Tips For Assembling A Complete 50 State Quarters Set

state-quarters-collection-by-CK.jpg The 50 State Quarters program is now on its last quarter (Hawaii), and complete sets are now being sold all across the country.

You may have already started your collection of state quarters. Chances are, you’ve got some questions:

  • What does it take to complete the set on your own?
  • What are the states, and what years were they released?
  • How should you store the collection?
  • Should you collect both Philadelphia and Denver coins for a complete collection?
  • How much will it cost you to complete the collection?


The 50 States Quarters

So, the first question: When were all the coins released?

It took 10 years for the U.S. Mint to produce hundreds of millions of pieces for each of the 50 designs in the 50 State Quarters program.

Here are the 50 different designs, in order of when they were released each year:

1999: Delaware, Pennsylvania, New Jersey, Georgia, and Connecticut

2000: Massachusetts, Maryland, South Carolina, New Hampshire, and Virginia

2001: New York, North Carolina, Rhode Island, Vermont, and Kentucky

2002: Tennessee, Ohio, Louisiana, Indiana, and Mississippi

2003: Illinois, Alabama, Maine, Missouri, and Arkansas

2004: Michigan, Florida, Texas, Iowa, and Wisconsin

2005: California, Minnesota, Oregon, Kansas, and West Virginia

2006: Nevada, Nebraska, Colorado, North Dakota, and South Carolina

2007: Montana, Washington, Idaho, Wyoming, and Utah

2008: Oklahoma, New Mexico, Arizona, Alaska, and Hawaii




One Or Two Quarters For Each Design?

You may be wondering, should you collect both Philadelphia and Denver quarters for each design, or just one example of each design?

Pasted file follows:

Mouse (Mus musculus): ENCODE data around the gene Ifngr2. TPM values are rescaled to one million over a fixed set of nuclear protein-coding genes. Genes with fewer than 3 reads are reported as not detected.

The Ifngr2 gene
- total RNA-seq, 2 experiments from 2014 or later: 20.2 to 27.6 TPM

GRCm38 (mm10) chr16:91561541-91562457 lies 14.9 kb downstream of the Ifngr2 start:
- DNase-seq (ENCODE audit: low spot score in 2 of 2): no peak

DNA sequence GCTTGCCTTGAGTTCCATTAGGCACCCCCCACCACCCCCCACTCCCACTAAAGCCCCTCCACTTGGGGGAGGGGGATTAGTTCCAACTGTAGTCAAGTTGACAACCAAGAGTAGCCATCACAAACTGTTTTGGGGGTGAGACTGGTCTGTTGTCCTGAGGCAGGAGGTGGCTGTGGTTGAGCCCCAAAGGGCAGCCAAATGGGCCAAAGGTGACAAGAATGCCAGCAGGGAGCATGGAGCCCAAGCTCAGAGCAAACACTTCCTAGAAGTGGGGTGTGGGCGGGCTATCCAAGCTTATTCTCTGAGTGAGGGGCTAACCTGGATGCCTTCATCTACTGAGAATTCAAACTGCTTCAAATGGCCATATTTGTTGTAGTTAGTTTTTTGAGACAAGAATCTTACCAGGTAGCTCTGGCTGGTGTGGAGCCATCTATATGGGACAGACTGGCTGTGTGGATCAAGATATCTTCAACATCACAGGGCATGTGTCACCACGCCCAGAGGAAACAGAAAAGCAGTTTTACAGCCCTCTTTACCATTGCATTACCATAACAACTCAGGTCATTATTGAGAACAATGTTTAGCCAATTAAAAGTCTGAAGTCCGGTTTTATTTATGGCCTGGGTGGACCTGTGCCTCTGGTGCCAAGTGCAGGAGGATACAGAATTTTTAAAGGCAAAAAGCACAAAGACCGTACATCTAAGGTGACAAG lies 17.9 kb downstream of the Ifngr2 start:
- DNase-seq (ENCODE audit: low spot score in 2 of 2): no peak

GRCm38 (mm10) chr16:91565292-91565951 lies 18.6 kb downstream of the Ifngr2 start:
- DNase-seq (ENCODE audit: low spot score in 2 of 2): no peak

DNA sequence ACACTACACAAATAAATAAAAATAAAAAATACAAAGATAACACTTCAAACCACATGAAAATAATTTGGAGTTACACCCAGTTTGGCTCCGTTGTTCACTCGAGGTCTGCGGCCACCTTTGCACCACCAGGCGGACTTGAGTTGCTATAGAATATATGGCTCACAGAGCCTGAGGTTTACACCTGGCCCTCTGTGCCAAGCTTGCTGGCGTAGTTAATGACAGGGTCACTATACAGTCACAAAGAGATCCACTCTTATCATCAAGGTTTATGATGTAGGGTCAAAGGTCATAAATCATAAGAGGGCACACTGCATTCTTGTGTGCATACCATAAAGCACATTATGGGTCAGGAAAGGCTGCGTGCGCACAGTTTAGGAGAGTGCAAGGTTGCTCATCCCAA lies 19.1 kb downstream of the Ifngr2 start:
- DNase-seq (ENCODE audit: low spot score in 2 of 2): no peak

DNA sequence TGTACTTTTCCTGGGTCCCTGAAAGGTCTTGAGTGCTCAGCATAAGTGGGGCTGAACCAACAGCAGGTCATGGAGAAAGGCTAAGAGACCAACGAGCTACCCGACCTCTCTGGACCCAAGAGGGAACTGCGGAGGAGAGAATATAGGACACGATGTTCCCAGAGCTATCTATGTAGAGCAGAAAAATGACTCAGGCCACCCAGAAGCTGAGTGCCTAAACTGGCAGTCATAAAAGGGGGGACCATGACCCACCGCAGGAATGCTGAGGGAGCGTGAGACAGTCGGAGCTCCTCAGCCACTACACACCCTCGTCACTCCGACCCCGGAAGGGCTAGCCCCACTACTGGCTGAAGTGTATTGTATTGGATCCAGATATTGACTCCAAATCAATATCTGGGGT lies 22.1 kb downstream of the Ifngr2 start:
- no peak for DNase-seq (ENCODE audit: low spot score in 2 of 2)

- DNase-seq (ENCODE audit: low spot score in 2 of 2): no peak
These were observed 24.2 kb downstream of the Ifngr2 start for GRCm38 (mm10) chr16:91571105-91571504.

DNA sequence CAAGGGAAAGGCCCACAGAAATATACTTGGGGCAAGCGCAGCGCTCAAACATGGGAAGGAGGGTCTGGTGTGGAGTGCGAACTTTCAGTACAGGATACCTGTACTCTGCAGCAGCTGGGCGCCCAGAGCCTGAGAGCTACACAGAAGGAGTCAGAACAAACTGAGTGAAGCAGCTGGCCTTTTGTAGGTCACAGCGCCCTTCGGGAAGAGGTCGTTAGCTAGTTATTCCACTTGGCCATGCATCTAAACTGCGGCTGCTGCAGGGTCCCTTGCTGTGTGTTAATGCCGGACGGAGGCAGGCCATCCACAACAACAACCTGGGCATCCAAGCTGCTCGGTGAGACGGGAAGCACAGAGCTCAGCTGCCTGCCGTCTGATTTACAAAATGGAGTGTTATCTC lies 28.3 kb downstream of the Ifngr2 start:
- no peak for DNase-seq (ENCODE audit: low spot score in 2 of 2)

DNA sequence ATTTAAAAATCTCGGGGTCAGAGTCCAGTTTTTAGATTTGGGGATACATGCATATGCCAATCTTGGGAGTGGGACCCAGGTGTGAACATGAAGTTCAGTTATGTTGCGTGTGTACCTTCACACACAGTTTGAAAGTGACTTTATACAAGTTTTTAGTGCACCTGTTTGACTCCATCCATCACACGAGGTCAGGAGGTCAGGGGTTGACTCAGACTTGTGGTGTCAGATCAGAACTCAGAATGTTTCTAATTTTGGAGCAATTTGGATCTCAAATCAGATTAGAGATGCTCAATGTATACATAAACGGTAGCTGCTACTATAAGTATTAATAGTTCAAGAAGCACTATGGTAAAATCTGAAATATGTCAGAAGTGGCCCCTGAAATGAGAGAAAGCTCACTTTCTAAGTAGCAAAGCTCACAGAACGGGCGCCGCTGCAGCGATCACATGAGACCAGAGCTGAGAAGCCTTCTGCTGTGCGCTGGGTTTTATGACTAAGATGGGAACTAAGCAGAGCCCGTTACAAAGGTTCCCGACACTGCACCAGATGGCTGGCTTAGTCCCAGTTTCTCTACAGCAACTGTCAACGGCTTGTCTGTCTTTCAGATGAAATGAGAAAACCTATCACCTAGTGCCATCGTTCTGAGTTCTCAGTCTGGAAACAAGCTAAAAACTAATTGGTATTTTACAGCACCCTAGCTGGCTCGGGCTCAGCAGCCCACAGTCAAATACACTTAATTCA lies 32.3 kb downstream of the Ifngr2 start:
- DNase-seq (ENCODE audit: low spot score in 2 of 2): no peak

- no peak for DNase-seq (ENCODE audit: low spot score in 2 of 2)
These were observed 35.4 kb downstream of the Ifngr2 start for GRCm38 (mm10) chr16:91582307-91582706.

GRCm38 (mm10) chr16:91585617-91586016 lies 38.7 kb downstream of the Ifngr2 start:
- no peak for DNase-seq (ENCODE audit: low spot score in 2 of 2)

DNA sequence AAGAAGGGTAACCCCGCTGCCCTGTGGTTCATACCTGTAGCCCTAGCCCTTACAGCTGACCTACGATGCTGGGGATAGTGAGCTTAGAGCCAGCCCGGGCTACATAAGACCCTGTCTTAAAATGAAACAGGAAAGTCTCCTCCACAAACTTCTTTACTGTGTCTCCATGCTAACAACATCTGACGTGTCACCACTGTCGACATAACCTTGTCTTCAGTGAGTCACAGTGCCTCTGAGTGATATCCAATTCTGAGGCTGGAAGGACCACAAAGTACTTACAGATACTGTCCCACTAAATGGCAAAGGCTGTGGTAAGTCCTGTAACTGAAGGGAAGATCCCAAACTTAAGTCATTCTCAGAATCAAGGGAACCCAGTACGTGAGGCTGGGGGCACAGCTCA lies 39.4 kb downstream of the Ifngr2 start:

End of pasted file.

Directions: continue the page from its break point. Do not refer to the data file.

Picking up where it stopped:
The answer is really a matter of deciding what is right for you.

Collecting a specimen of each Philadelphia and Denver design gives you examples of all the circulating 50 State Quarters.

But, because the designs are the same on the Philadelphia and Denver quarters (except for the mint mark, which is a “P” for Philadelphia coins and a “D” for Denver), it suits a lot of people, like myself, to simply collect one nice example of each design, regardless of mint mark.

Such a collection of 50 State Quarters is typically called a “date set.” These are easier to collect by basic virtue of the fact there are fewer coins to find or purchase in order to complete a collection. Date sets are also less expensive to complete, too.


How Should You Store The Quarters?

state-quarter-album-open.jpg Coin folders are the least expensive way to store your coins. These cardboard folders can be easily found at most bookstores and coin dealers and generally cost less than $10 each.

Here are some of the coin folders available online.

If you would like to store your complete 50 State Quarters set in an even fancier way, be sure to look around for coin map boards, displays, and albums that are available. These can be found at many coin dealers’ stores.


What Will It Cost To Build A Complete 50 State Quarters Set?

If you are building a complete 50 State Quarters set from the coins you find in circulation, it will cost you only face value to finish the set. That would amount to $12.50 for one example of each design, or $25.00 for both Philadelphia and Denver quarters.

If you want to buy uncirculated examples of the quarters from a coin dealer, expect to spend at least $30 to $35 for a complete set consisting of one example of each quarter, and $60 and up for collections including 2 examples of each design — which includes 50 Philadelphia mint coins and 50 Denver mint coins.

To learn more about the 50 State Quarters, be sure to check out the U.S. Mint’s entertaining and informative web page on the 10-year State Quarters program.

Joshua McMorrow-Hernandez

Joshua McMorrow-Hernandez

My love for coins and numismatics began when I was 11 years old. I primarily collect and study U.S. coins produced during the 20th century. I'm a member of both the American Numismatic Association (ANA) and the Numismatic Literary Guild (NLG). I've also been studying meteorology and watching weather patterns for years. I enjoy sharing little-known facts and fun stuff about coins, weather, travel, health, food, and living green.

More Posts

Follow Me:
TwitterGoogle Plus

Fun From Around the Web